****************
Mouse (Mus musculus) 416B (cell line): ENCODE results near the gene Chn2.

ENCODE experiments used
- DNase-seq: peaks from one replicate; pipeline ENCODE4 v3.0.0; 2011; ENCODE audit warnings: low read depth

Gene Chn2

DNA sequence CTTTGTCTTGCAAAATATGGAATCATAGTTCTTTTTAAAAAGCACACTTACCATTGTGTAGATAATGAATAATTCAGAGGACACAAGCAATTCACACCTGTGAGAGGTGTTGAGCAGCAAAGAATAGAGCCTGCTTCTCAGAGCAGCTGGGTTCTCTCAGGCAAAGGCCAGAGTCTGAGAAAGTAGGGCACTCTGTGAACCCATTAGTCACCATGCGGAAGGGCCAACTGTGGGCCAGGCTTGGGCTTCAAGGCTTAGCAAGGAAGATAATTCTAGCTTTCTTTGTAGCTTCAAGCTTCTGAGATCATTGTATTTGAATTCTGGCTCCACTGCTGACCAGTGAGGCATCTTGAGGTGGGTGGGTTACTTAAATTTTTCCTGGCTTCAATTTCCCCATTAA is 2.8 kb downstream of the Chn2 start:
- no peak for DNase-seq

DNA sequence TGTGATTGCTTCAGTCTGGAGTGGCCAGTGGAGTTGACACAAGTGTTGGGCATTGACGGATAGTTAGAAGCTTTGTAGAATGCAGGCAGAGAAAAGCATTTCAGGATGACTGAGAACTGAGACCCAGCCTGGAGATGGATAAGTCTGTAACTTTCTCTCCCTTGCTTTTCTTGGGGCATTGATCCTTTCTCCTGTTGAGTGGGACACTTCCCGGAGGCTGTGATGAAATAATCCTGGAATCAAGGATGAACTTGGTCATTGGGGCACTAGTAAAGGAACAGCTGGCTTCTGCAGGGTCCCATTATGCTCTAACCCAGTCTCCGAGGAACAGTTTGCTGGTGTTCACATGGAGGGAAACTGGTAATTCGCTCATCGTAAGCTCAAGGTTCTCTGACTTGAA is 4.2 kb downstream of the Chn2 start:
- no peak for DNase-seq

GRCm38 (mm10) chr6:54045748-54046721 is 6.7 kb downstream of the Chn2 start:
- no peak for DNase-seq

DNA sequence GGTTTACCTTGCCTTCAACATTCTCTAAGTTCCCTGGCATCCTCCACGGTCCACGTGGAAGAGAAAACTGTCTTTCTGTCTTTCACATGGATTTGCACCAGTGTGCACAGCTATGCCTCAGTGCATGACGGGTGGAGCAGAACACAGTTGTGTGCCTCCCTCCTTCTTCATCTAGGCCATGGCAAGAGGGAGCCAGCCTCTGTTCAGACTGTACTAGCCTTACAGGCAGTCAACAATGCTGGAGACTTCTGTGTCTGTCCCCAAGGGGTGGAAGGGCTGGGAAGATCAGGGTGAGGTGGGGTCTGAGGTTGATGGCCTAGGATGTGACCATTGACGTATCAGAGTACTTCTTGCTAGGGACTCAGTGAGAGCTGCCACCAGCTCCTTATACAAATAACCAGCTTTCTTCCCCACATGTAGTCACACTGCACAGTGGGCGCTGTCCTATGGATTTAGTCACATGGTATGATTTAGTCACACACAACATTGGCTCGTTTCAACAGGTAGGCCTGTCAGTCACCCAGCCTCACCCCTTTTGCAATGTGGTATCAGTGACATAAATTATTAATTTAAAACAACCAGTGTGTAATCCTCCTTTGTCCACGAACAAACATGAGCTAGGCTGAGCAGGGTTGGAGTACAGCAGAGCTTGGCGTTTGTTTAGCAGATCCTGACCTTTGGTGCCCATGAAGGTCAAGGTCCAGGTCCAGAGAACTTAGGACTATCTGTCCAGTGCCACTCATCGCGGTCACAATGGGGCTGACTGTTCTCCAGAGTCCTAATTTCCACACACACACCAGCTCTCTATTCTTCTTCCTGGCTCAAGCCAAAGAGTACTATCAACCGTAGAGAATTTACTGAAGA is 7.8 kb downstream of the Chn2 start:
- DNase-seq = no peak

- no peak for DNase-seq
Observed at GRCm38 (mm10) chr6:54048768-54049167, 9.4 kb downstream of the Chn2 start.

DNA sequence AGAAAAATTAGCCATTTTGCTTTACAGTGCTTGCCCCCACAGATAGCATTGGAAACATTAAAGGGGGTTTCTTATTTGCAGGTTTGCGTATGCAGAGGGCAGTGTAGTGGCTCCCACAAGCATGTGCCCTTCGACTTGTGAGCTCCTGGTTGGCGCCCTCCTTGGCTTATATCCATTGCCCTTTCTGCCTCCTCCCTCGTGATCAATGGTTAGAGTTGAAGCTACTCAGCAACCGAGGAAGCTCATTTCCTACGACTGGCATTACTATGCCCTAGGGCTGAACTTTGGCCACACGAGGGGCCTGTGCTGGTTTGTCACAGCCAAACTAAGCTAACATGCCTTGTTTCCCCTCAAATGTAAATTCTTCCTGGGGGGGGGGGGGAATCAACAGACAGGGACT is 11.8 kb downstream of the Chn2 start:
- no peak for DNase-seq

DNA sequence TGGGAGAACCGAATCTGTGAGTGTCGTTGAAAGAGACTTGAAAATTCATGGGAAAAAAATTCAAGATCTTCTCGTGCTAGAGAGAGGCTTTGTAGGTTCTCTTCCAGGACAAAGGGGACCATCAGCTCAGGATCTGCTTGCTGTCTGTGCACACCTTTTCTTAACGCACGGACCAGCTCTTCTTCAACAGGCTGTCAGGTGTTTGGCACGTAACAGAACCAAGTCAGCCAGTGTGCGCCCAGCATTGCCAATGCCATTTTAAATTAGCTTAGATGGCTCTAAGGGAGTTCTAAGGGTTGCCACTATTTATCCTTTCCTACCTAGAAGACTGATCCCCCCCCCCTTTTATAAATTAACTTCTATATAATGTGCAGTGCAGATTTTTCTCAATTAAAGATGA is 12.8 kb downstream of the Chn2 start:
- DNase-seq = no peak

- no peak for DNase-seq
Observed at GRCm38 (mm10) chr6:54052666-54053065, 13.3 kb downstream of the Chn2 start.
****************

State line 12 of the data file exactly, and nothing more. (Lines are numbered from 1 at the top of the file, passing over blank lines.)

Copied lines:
- DNase-seq = no peak